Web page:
The Next Big Thing – 10 Clues and 5 Writers

The Next Big Thing – 10 Clues & 5 Writers

Photo CreditTom de Grom

Photo Credit
Tom de Grom

Tagged by Florence Fois
By: Sheri de Grom

Oh, happy day. I’ve been tagged by the magnificent Florence Fois for THE NEXT BIG THING and I’m thrilled. Of course, this means I must become more serious than ever about what I do when I sit down at the keyboard each day.

Though I love reading blogs, my own writing must now come first. While I learn so much from the blogosphere, there isn’t enough time to devote to both. And there’s Twitter too. It’s fun to engage in a rapid-fire conversation, only to realize two hours later that it’s time for dinner. It doesn’t matter that my husband does all the cooking; I’ve spent hours conversing on Twitter when I could have been writing. Twitter is a wonderful tool but I must learn to use it more wisely. It’s a great place to build my platform, I tell myself once again.

And, yes, I’m also an advocate for mental health reform, Medicare reform, and Veteran’s rights. Additionally, if there’s an animal, child, or elderly individual in need; I’ll take up their cause immediately.

But I digress. Florence tagged me for THE NEXT BIG THING and it’s my responsibility to believe in myself as much as she prods me forward.

Accepting The Next Big Thing tag comes with certain responsibilities. I must answer the following questions and then tag five (5) fellow writers to do the same.

The ten questions:

What is the working title of your book?

‘Not The Man I Married’

Where did the idea come from for the book?

You may have read my blog regarding Traumatic Brain Injury (TBI) and how my husband lost his entire memory of fifty-five years due to electroconvulsive shock therapy (ECT). I want to show in fiction format—via the story of Ava and Elliot Bishop—that with unconditional love, marriages can remain strong in spite of the 90% divorce rate wherein one member of the marriage is bipolar. The story of Ava and Elliot Bishop is based on actual fact with names and some locations changed. However, the mental health care Elliot receives is true along with many aspects of Ava’s career.

What genre does your book fall under?

Women’s Fiction

Which actors would you choose to play your characters in a movie rendition?

My manuscript covers a seventeen year period. I’ve narrowed my search to Gerard Butler for Elliot and Jennifer Connelly for Ava. In the final third of the novel I introduce Ava’s old love, the man she was engaged to when she met Elliot on a blind date. She’s had no contact with this man since she met Elliot, other than to mail her engagement ring back to him. Now, she needs him to help find the missing Elliot. I’ve chosen William Hurt for this role.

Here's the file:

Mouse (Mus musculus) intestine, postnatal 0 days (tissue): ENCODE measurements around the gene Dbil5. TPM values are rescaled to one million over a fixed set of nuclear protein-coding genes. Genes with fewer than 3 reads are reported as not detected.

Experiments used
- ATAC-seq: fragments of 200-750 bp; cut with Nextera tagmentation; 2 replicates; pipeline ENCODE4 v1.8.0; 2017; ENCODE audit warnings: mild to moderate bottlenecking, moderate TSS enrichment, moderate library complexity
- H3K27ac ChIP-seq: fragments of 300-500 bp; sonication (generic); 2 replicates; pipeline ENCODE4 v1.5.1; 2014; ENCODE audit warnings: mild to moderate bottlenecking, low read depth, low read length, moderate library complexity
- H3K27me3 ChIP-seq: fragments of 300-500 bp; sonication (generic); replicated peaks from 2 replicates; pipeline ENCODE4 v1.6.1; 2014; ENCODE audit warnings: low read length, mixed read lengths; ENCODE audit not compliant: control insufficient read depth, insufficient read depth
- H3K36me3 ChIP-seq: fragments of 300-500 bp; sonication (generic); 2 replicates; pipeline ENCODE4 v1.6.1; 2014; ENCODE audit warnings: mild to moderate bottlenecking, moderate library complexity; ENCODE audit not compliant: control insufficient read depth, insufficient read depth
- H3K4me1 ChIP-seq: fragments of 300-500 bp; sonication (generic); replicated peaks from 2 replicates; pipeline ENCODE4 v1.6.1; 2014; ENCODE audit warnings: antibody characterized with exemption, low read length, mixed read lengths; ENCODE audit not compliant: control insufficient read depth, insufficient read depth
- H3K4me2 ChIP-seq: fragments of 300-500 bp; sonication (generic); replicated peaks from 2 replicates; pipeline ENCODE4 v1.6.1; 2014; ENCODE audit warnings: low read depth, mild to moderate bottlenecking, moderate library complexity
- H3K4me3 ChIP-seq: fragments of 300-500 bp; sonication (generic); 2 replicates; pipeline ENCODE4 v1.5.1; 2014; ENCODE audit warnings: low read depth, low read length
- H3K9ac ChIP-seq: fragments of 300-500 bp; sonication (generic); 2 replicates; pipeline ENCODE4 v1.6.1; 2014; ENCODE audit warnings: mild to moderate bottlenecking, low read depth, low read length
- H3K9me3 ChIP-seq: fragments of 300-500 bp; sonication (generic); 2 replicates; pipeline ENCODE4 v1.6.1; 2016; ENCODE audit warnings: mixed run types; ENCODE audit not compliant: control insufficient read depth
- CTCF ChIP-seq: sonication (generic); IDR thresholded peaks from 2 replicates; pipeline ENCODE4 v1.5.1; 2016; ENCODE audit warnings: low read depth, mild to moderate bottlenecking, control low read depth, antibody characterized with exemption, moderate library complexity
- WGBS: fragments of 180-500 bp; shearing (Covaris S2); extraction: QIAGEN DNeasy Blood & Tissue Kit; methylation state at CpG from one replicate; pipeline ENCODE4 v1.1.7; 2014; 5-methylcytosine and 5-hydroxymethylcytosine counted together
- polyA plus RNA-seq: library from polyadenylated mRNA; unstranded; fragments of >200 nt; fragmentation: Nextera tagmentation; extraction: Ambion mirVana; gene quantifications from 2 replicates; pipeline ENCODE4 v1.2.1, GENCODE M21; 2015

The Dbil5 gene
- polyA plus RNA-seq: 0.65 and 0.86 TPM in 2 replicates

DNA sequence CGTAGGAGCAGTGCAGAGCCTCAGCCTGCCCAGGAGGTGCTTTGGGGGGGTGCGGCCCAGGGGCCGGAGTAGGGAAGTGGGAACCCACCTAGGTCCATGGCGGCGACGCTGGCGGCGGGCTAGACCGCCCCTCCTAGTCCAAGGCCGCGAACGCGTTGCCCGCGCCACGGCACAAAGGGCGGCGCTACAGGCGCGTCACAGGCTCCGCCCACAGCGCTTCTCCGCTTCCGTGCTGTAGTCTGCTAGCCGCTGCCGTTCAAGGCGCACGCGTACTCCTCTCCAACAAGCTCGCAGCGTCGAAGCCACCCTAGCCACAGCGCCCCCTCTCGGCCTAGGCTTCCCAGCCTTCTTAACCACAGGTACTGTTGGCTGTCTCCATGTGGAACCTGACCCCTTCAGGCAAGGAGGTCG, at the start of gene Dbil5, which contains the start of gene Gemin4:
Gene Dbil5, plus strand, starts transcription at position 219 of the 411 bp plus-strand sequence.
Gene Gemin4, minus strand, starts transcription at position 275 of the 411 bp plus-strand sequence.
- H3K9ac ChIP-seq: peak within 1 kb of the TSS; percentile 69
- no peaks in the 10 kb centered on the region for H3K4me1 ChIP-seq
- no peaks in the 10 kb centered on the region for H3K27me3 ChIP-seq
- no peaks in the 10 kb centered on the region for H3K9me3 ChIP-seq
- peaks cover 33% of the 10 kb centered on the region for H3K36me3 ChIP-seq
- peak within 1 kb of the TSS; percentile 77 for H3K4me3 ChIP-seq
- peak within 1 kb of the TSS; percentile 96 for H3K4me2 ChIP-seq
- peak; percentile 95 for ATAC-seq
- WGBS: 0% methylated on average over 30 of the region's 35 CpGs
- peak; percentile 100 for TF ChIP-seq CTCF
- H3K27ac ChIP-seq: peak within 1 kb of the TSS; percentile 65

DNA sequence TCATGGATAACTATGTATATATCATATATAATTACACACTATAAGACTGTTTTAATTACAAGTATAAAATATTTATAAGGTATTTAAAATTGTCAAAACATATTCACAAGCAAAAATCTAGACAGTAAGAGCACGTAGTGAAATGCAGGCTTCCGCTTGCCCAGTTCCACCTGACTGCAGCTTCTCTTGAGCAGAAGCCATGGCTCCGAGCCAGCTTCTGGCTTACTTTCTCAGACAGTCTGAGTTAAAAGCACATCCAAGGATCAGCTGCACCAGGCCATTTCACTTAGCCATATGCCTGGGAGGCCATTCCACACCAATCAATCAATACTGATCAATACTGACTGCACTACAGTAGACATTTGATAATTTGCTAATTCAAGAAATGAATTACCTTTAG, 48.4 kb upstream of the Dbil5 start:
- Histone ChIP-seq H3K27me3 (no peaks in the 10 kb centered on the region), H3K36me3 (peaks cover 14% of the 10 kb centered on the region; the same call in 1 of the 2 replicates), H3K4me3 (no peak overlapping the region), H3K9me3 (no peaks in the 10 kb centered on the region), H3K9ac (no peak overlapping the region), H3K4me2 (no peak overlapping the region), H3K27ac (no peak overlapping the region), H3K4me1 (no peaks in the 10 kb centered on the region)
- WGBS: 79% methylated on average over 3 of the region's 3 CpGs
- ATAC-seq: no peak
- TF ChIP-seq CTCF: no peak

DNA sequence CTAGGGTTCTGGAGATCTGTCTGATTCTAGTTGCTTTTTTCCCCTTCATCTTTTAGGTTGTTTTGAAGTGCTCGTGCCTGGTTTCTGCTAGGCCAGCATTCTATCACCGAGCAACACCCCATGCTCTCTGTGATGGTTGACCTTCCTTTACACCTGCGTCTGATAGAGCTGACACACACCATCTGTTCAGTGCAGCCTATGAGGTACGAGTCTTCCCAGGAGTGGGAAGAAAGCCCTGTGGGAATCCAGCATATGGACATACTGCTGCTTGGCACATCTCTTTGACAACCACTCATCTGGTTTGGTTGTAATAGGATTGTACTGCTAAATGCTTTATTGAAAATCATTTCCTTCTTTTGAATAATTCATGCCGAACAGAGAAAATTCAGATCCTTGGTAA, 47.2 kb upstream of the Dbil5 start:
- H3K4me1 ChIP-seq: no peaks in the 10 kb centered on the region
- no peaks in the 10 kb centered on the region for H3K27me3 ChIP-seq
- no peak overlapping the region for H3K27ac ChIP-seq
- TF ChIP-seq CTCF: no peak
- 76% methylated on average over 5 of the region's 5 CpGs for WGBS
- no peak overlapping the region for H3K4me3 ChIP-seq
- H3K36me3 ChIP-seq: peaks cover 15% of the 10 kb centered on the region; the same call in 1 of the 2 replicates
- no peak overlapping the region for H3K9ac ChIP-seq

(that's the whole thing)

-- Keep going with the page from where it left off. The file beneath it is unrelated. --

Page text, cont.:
What is the one-sentence synopsis of your book?

Ava Bishop is among the growing demographic of women caught between caring for her husband Elliot, while still hanging onto her own extraordinary dreams.

Will your book be self-published or represented by an agency?

Represented by an agency. I’m holding on to the dream and praying, God’s will be done.

How long did it take you to write the first draft of your manuscript?

I originally wrote the manuscript as non-fiction a total of seven times beginning in 2001. This included writing the book proposal and all required supporting materials along with the complete manuscript.

It was difficult for me to write my husband’s and my true story as we were living in the midst of his debilitating illness. However, as a mental healthcare reform advocate, I wanted others to know how we survived. I wanted to share what worked for us and what didn’t.

I received eleven requests for full manuscript reads. It didn’t matter that I’d been the keynote speaker at seventeen national mental health conferences or that I’d written legislation concerning mental health care reform and that it had been implemented into law by Congress. It also didn’t matter that I had first-hand experience of living with my husband’s illness for twenty years.

What did matter was that I wasn’t a television personality or other recognizable Hollywood star.

My manuscript was rejected for my lack of celebrity status. Editors deemed it was well-written, a timely matter and valuable information that would help others.

In 2007 I began learning the art of writing fiction. My government career hadn’t prepared me for writing stories and it was time to unlearn government legalize. With more than fifty or so classes behind me, I wrote another novel (now collecting dust) and started the fiction-based manuscript of Not The Man I Married in 2008.

The first draft came in at a little over 400,000 words in 2011. I call this draft the cleansing process. I had to write it all down before I could clean out entire chapters and sub-plots a reader wouldn’t care about.

What other books would you compare to yours?